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Alberto Giacometti: Drawings

Peter Freeman, Inc., May 1 – June 27, 2009

Alberto Giacometti, “Portrait de Diego,”1958. Black crayon on paper. 9 1/2 x 7 7/8 inches (24 x 20 cm). Private Collection.
Alberto Giacometti, “Portrait de Diego,”1958. Black crayon on paper. 9 1/2 x 7 7/8 inches (24 x 20 cm). Private Collection.

Alberto Giacometti’s drawing oeuvre documents the artist’s lifelong effort to represent visual perception, or “rendre ma vision,” as he famously declared. The psychological and philosophical implications of that statement underlie what his close friend Jean-Paul Sartre identified as the absoluteness in Giacometti’s art. A glimmered view of the artist’s commitment to modeling both the figure and its surrounding space, and to pushing art past its descriptive mandates in pursuit of an interior reality, can be seen at the Peter Freeman Gallery. The thirty-some drawings on display range from the artist’s early years as a student of the French Expressionist sculptor Émile-Antoine Bourdelle to the last months before his death in 1966. The majority of the works date to the 1950s and are subsequent to Giacometti’s development of major motifs: the walking man, the standing woman. The exhibition does not follow chronologically, but is grouped according to subject matter—nature, portraits, the atelier, and the human figure—each allotted one of the four walls of the gallery. The drawings of portraits and the human form appropriately face each other across the room and are of greatest interest for admirers of this resolutely figurative artist.

Following World War II, Giacometti’s sculpture was almost entirely devoted to the singular, spindly figure that, in the aftermath of ruined postwar Europe, came to be viewed as a haunting statement of alienation and loneliness. Giacometti’s drawings, however, experienced no such constraints. Pencil sketches of jars of flowers, apples, and the contents of the artist’s studio testify to the Giacometti’s renewed interest in his immediate environs. Portraiture, always of interest to the artist, had previously been of those closest to him, particularly his brother, Diego, and wife, Annette. Following the war, friends and associates started to appear, some of whom became the subjects of paintings. Curator Meredith Harper has assembled eight of these drawn portraits, including those of such famous personae as Igor Stravinsky, Giacometti’s biographer James Lord, and the poet Pierre Reverdy. These portraits exemplify Giacometti’s iconic approach to the head. Almost all the sitters face the artist frontally; rapidly applied lines repeatedly encircle the outward region of the face, while thin, straight-edged lines divide its features into separate zones, reinforcing its inherent symmetry. Large, heavily marked circles surround each eye, emphasizing the intensity of the sitter’s gaze, an important symbol—for an artist prone to morbid thoughts—of man’s vitality. A 1963 pen sketch of the artist Louis Chavignier shows his head floating in the vast expanse of the paper’s whiteness, detached from its corporeal support, while a black crayon drawing of Diego from 1958 fills the page with the furious strokes of thick, malleable pigment. The finest portrait at Freeman is a 1950 pencil preparatory drawing of Pierre Loeb, a Parisian dealer for the Surrealists. Loeb, who also briefly represented Giacometti, sits deep in the recessive space of a room cluttered with his possessions. Giacometti’s delicate, yet incisive line forcefully builds the perspectival focus, leading the eye of the beholder directly to the center of Loeb’s face. However, Loeb’s spread knees, outstretched elbows and hands clenched together directly in front of his lap resist the oppressive magnitude of the surrounding space. With pipe clutched in the mouth of his otherwise shrunken head, the shoulders of his ballooning body squared and leaning forward, the dealer refuses to surrender to the artist’s relentless examination.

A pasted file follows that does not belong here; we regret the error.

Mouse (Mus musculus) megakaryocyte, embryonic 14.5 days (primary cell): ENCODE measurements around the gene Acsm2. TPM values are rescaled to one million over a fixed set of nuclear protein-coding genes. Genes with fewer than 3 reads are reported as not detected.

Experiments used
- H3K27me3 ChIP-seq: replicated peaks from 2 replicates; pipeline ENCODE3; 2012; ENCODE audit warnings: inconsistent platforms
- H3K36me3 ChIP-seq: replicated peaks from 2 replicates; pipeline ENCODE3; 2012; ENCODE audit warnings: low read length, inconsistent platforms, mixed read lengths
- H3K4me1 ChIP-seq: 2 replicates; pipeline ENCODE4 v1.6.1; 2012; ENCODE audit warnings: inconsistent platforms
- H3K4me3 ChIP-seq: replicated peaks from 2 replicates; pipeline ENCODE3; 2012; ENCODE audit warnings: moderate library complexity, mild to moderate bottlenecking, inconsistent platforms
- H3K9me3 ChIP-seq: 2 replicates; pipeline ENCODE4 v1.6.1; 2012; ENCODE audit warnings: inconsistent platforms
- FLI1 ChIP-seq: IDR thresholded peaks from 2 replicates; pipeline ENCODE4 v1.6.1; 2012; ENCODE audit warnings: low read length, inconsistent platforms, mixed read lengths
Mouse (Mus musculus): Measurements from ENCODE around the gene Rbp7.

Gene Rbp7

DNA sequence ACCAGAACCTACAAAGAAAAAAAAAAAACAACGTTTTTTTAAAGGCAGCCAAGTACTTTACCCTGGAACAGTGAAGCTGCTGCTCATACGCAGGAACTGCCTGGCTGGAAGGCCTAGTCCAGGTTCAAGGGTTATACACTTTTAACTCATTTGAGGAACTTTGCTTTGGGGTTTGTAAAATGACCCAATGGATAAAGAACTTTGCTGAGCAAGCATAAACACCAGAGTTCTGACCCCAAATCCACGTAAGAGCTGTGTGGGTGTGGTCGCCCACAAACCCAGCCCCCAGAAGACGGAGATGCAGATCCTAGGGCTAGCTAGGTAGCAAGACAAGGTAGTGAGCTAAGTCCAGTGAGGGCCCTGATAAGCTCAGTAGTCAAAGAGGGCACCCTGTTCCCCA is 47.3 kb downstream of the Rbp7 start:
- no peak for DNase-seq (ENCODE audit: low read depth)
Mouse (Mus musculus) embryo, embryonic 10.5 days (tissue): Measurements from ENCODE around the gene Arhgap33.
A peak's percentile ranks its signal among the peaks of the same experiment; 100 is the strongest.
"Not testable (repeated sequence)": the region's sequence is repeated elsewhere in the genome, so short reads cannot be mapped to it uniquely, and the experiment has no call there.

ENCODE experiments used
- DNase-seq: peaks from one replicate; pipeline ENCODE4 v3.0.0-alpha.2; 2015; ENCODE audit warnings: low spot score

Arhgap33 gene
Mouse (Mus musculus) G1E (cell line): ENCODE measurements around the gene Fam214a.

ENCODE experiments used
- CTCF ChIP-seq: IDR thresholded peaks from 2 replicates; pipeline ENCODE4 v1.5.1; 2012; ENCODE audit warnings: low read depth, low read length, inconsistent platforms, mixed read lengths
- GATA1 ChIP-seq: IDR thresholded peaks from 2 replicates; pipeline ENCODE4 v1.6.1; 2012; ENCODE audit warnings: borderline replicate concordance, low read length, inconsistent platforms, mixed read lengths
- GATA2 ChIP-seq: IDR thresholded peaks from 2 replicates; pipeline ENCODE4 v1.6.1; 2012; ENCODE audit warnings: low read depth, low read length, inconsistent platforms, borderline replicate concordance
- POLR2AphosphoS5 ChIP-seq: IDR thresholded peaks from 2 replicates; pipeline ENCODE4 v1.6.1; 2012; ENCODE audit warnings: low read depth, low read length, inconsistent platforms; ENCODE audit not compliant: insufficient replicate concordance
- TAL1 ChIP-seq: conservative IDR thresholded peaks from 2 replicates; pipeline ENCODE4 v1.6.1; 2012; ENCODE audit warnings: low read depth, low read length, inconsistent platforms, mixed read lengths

Drawing allowed Giacometti to engage in an intimate relationship with his subject, while his sculpture explored the physical and emotional spaces between, and thereby the separation of, the viewer and the viewed. On the opposite wall are eight figure studies. Nu Couché, a competent pencil drawing of a supine woman, dates from 1922, the year Giacometti entered the Académie de la Grande Chaumière. His entry was preceded by a tour of Italy during which the young artist first encountered the art of ancient Egypt. As the remaining assortment of drawings of rigid, vertical figures demonstrate, the values of the Académie were quickly abandoned and the influences of tribal sculpture and Egyptian deistic art would dominate Giacometti’s realization of the human figure. Several of the sketches depict Giacometti’s tightly-closed standing female figure with her arms rigidly pinned to her sides. In a relatively late drawing of Annette, the rough pencil scrawls give vigorous definition to the female body, especially her sagging breasts and protruding clavicle. The figure leans slightly to the left and gently touches an enlarged portrait head of Diego, one of two that float on the page. It is a rare moment when Giacometti’s remote conception of female beauty yields to the basic human need for contact.


Alix Finkelstein


The Brooklyn Rail

JUNE 2009

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